The head of the conservative judiciary Ebrahim Raisi will take office in early August, replacing moderate President Hassan Rouhani.
Tehran, Iran – The head of the conservative judiciary Ebrahim Raisi has been elected as the eighth president of Iran, the interior ministry said.
The ministry confirmed on Saturday that Raisi won 61.95 percent of the vote in Friday’s election out of a turnout of 48.8 percent, the lowest turnout for a presidential election since the 1979 revolution. Raisi received 28,933,004 votes.
With 3,726,870 votes, the null votes finished second in the race, also for the first time since the founding of the Islamic Republic.
Former Revolutionary Guard commander Mohsen Rezaei was third with 3,412,712 votes, followed by moderate candidate Abdolnasswer Hemmati with 2,427,201 votes and conservative Amir Hossein Ghazizadeh Hashemi with 999,718 votes.
“We did not have any violations that would have a significant impact on the outcome of the elections,” Interior Minister Abdolreza Rahmani-Fazli said at a press conference.
Rezaei, Hemmati and Hashemi had conceded before Saturday’s announcement.
Raisi will take office in early August, replacing moderate President Hassan Rouhani, who was not constitutionally authorized to run for a third consecutive term.
“I congratulate the people on their choice,” Rouhani said on Saturday.
Raisi’s election marks a consolidation of the power of the conservative and hardline camp, which already controls parliament and will likely have a replacement for the judiciary.
The Muslim scholar, who wears a black turban to signify that he is a descendant of the Prophet of Islam Muhammad, is also considered the next supreme ruler of the country.
Raisi became the first Iranian president to be sanctioned by the United States even before taking office as he was appointed in 2019.
The United States blacklisted him for his role in the mass execution of political prisoners in 1988, his involvement in suppressing the 2009 Green Movement protests, and “the administration of monitoring the executions of individuals. who were minors at the time of their crime ”.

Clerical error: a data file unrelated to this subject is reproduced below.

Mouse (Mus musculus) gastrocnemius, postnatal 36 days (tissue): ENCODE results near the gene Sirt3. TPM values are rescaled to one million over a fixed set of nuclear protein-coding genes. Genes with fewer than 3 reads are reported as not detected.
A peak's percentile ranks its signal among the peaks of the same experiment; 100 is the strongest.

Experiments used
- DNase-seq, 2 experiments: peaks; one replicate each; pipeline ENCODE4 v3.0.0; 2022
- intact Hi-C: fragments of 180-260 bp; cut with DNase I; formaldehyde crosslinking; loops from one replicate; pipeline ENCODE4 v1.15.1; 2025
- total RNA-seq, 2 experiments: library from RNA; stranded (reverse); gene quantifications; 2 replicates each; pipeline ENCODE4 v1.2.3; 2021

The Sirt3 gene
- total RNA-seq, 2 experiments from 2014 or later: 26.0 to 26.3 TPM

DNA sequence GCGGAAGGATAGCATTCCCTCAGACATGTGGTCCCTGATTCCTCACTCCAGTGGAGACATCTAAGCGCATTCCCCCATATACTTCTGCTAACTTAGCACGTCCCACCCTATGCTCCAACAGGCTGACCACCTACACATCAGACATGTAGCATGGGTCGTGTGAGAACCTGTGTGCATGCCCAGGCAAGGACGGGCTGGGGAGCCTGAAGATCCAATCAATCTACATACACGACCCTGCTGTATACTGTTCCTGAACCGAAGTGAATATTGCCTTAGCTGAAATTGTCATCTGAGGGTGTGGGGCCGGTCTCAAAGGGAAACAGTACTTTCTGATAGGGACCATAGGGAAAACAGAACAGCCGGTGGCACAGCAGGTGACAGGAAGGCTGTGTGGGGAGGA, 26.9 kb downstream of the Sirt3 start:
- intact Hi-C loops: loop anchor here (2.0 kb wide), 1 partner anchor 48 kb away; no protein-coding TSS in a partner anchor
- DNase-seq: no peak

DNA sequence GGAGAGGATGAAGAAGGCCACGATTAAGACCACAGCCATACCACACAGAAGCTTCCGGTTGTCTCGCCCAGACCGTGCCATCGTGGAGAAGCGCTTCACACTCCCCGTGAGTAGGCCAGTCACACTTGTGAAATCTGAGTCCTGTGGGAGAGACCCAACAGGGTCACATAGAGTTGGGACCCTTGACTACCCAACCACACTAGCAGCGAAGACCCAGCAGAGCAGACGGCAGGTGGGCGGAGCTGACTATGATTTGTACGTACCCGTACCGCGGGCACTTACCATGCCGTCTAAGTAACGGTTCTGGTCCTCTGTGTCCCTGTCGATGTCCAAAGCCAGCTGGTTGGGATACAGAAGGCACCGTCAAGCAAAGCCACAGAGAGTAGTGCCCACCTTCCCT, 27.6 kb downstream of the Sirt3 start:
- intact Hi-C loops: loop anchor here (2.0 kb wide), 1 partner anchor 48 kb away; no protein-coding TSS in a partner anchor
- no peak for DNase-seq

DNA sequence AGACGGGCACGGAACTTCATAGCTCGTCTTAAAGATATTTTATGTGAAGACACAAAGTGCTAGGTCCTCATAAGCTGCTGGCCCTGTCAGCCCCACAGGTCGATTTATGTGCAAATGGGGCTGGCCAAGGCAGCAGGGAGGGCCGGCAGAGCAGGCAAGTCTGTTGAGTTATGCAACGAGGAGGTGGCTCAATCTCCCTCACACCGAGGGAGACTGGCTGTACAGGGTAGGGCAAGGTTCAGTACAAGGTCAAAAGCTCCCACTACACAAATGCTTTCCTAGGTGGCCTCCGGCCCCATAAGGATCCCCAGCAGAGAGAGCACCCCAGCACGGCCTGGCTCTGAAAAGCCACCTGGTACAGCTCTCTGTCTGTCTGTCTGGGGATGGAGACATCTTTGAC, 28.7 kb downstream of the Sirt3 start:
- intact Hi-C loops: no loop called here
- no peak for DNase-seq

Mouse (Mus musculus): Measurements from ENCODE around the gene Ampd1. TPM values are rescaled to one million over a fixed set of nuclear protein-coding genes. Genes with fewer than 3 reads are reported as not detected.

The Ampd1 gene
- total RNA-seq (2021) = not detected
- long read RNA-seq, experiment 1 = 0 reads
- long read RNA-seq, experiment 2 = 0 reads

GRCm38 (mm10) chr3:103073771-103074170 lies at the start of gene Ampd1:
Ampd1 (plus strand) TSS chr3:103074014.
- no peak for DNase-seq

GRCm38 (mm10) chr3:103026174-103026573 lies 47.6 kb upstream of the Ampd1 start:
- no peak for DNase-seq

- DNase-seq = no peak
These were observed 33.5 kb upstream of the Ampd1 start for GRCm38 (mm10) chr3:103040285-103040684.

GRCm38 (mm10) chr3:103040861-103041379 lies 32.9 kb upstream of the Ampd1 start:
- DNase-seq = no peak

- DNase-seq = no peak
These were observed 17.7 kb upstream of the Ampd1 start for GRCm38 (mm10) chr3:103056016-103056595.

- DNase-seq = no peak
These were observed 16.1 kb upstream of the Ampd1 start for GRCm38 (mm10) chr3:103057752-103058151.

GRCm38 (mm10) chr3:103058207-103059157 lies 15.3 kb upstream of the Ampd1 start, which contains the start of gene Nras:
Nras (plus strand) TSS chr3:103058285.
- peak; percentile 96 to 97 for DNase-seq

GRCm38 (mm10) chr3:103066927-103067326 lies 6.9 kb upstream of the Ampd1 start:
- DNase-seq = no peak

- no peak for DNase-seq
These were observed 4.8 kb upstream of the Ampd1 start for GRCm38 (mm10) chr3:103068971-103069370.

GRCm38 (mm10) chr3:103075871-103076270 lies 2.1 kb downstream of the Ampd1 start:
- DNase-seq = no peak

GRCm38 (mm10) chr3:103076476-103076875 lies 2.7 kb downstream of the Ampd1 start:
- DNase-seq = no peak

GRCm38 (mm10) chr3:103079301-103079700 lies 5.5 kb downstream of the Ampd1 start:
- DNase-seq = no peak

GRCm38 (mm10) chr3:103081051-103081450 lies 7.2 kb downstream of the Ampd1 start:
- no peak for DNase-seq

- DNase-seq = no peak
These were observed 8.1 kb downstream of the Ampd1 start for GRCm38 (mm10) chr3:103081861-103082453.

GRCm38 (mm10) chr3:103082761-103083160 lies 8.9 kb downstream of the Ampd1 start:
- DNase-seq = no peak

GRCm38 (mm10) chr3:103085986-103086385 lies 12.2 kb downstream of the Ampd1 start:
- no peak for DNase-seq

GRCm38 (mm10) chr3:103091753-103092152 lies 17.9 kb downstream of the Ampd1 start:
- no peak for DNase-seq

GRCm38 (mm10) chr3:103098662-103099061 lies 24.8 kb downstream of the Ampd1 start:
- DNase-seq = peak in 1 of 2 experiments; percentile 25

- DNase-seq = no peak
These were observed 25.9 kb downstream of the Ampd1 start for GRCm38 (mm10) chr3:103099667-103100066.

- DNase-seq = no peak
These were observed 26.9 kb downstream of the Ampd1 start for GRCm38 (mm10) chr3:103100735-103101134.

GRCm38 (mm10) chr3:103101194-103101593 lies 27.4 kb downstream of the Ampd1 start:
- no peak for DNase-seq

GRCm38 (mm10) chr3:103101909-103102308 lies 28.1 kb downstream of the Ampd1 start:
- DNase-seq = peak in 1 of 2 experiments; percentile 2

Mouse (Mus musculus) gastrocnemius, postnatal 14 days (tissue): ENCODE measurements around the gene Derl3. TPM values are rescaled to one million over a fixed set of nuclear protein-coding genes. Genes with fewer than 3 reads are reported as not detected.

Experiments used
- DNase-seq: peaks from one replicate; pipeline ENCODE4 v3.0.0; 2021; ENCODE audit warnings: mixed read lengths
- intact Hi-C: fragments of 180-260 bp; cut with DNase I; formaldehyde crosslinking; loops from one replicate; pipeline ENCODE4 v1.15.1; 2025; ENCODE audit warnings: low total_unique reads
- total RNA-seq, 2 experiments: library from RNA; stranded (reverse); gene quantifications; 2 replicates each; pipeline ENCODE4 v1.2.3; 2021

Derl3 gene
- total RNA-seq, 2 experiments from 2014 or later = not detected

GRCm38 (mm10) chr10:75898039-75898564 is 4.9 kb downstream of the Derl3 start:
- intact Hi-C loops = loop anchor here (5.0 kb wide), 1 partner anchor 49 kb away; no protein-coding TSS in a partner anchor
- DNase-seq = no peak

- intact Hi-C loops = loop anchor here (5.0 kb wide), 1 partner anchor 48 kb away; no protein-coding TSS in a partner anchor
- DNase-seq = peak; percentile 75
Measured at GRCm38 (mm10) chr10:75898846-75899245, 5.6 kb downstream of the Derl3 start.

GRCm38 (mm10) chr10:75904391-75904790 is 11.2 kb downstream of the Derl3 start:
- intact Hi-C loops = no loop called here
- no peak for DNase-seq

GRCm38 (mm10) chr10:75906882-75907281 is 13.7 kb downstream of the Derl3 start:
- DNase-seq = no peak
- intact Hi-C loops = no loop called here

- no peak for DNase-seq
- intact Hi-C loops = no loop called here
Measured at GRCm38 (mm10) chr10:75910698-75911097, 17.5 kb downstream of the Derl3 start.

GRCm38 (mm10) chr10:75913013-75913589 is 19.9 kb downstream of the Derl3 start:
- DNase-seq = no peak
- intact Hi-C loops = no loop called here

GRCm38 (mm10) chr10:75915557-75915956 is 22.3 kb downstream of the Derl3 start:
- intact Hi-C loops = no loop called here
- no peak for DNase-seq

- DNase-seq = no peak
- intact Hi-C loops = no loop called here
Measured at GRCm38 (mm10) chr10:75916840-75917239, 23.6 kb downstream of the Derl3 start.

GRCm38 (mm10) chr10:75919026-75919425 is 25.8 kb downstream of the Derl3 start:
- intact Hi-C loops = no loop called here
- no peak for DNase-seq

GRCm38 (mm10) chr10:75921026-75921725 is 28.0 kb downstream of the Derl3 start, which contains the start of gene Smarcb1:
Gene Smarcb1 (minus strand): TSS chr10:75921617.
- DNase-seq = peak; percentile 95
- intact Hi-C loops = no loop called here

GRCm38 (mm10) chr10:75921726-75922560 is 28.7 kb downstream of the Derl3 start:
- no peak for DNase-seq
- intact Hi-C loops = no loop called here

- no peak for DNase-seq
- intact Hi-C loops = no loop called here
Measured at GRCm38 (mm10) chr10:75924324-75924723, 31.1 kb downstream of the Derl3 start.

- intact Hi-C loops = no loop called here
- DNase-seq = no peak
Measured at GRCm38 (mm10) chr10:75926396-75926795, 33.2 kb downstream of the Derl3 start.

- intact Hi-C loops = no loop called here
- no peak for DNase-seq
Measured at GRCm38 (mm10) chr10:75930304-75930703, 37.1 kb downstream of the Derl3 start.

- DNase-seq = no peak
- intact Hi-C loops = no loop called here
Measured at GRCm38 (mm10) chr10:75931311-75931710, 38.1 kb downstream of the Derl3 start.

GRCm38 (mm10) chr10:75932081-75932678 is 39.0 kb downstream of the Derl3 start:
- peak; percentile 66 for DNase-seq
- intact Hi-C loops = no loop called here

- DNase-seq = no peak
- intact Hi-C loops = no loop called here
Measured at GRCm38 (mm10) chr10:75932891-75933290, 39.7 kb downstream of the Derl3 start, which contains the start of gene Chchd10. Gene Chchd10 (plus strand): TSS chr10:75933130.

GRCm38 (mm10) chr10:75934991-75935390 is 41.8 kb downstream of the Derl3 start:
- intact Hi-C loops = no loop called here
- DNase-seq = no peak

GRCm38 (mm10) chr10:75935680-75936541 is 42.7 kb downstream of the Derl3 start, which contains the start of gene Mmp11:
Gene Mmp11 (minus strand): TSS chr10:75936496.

Raisi grew up in the northeastern town of Mashhad, an important religious center for Shia Muslims where Imam Reza, the eighth Shiite religious leader, is buried.
He attended Qom Seminary and studied with some of Iran’s most prominent Muslim scholars, including Supreme Leader Ali Hosseini Khamenei.
After becoming a prosecutor for several jurisdictions, Raisi moved to the capital, Tehran, in 1985 after being appointed deputy prosecutor.
After rising through the ranks of the justice system, he was appointed in March 2016 by the Supreme Leader Guardian of Atan-e Quds Razavi, the influential shrine of Imam Reza, where he controlled billions of dollars in assets.
He ran in the presidential elections unsuccessfully against Rouhani in 2017, garnering 38% of the vote.
“Rival of corruption”
Raisi had pledged to improve the Iranian economy which is suffering under US sanctions and the coronavirus pandemic which has exacerbated decades-long infrastructure problems due to local mismanagement.
Although he had previously opposed Iran’s 2015 nuclear deal with world powers, Raisi said during presidential debates earlier this month that he would uphold the landmark deal like any other commitment from the United States. State.
He said, however, that he would form a “strong” government to steer the deal in the right direction.